This page I wrote for my old rv website
RVforSaleGuide.com before discovering the Vanabode as the best travel vehicle
for long term fun. People still like big rv's despite the much greater cost
and trouble to operate, so here's what I know
Used rv, camper or motorhome for sale
Recreational Vehicle Buyers Guide
Service Records - If you're buying a used rv, camper or motorhome
for sale from an RV dealer and they can't produce some kind of service
records - you've got problems - possibly serious ones. If not, they would
be proudly displaying the records. There should at least be receipts for
repairs, service work, and possibly old owners manuals.
See RV Types Explained for the advantages
and disadvantages of each major class of recreational vehicle on the market.
Body Leaks -Other than structural rust, I know of no other exterior
related problem that will cost you as much money and cause you as many
headaches as exterior body leaks. Body leaks are among the most difficult
to fix if the body design is less than first rate. Front facing windows
on many Class C's are nearly impossible to stop leaking due to flexing
I have been incredibly pleased with the purchase of my used rv, a 1993
Class A. However, the wood over skeleton frame roofs like the type Georgie
Boy used in this coach has begun to sag between the support tubes or "skeleton".
The weight of air-conditioners, vents, my roof mounted kayaks, and walking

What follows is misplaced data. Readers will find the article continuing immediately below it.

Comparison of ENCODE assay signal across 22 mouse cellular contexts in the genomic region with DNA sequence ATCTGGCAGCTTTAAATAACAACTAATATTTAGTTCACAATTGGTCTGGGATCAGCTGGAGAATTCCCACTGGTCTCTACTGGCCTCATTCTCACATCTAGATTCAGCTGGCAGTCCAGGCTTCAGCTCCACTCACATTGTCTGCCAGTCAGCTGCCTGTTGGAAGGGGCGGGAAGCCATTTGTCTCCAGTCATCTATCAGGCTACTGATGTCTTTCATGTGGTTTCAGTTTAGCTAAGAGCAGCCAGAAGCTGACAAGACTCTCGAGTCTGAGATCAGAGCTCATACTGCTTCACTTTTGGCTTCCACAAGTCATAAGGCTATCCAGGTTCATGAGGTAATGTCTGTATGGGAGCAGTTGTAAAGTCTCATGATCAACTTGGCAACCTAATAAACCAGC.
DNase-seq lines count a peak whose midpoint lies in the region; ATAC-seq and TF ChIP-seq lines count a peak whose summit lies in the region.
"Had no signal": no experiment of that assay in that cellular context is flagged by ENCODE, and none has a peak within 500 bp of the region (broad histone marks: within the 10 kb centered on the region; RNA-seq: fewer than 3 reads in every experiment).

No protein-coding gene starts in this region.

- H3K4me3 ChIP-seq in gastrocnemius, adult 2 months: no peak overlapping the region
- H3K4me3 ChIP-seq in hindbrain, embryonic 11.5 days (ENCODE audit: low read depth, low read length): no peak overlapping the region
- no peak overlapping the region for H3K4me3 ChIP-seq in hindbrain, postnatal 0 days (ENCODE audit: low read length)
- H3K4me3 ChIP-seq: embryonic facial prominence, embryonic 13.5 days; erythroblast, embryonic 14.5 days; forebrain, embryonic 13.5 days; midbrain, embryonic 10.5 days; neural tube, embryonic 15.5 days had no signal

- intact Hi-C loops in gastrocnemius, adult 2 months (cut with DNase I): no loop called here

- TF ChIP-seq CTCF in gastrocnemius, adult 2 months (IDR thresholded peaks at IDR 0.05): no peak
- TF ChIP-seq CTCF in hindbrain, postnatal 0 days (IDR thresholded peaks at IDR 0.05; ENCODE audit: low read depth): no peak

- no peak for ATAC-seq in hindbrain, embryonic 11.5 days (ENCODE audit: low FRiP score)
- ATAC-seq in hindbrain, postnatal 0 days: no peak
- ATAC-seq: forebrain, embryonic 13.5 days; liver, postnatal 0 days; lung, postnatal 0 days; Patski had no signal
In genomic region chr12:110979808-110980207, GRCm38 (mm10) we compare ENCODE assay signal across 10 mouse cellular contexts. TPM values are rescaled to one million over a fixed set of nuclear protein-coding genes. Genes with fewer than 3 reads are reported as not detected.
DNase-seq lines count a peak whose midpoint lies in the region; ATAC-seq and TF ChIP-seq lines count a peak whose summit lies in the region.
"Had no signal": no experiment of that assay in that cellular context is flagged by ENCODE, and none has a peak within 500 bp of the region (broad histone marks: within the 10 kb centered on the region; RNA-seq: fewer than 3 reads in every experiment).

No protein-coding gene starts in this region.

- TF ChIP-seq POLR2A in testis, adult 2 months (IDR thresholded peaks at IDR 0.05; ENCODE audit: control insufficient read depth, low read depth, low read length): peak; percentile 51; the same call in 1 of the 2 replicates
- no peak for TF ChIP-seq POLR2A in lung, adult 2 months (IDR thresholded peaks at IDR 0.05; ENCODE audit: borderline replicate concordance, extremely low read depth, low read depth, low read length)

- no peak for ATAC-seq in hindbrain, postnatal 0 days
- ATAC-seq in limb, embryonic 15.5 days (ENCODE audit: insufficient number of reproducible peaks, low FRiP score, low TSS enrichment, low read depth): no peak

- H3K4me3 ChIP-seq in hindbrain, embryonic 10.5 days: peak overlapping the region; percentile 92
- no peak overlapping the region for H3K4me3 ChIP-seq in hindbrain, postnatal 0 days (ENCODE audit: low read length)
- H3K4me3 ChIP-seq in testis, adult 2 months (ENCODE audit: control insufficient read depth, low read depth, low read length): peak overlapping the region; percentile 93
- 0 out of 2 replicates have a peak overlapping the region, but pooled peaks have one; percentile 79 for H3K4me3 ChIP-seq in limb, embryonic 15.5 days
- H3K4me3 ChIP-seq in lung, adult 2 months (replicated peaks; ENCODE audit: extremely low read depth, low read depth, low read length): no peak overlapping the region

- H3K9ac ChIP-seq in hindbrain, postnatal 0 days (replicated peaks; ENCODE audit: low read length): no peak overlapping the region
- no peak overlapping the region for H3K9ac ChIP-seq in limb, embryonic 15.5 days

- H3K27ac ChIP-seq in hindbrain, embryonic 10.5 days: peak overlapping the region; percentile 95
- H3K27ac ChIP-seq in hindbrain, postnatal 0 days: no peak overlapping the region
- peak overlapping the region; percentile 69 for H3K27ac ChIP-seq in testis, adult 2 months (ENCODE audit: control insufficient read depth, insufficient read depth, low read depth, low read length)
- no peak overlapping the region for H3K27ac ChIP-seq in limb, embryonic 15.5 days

up there to fix seams, has permanently created "ponding" issues.
Price quote from my very trusted and competent local RV service center
was $4,200 to rebuild my entire roof.
Ponding is water sitting on the roof when the coach is level. When this
happens you have increased chances of leaks, bugs, slime and algae growth,
and dirty water run off when you drive somewhere. Rounded formed fiberglass
roofs are the very best but only appear on the newer coaches that were
out of my price range.
I have seen a used rv in the $30,000 to $60,000 range completely ruined
by leaks that went unchecked. Be especially cautious if you see ANY delamination
of the side wall. I have never seen the permanent damage fixed for less
than $4,000 and that is WITHOUT a guarantee that it won't happen again.
This is usually caused by poor roof and seam design.
Nearly everyone underestimates how serious this is. I know I almost bought
one. Couldn't figure out why a great looking Santara diesel pusher would
only cost $24,000. Then I walked around to the drivers side and saw the
fiberglass body delaminating. I didn't think it looked too expensive to
repair. I figured caulk the seam and just screw the panel back tighter
to the frame. Of course the salesman agreed.
Picture above shows the Las Vegas prairie near Red Rock during the spring
time. We camp and hike a lot here, very quiet.
WRONG! People do not realize especially in older coaches that the WOOD
(yes I said the WOOD) that is under the fiberg\lass skin does offer quite
a bit of the stability, and rigidity of the exterior. Once it gets wet
for a prolonged period of time it rots, breaks down, and becomes heavy
enough to cause the entire skeleton to sag. Windows no longer fit right,
seams pop open worse, storage doors underneath stick, and on and on. Do
NOT buy a used RV with this problem. It can cost as much as $13,000 to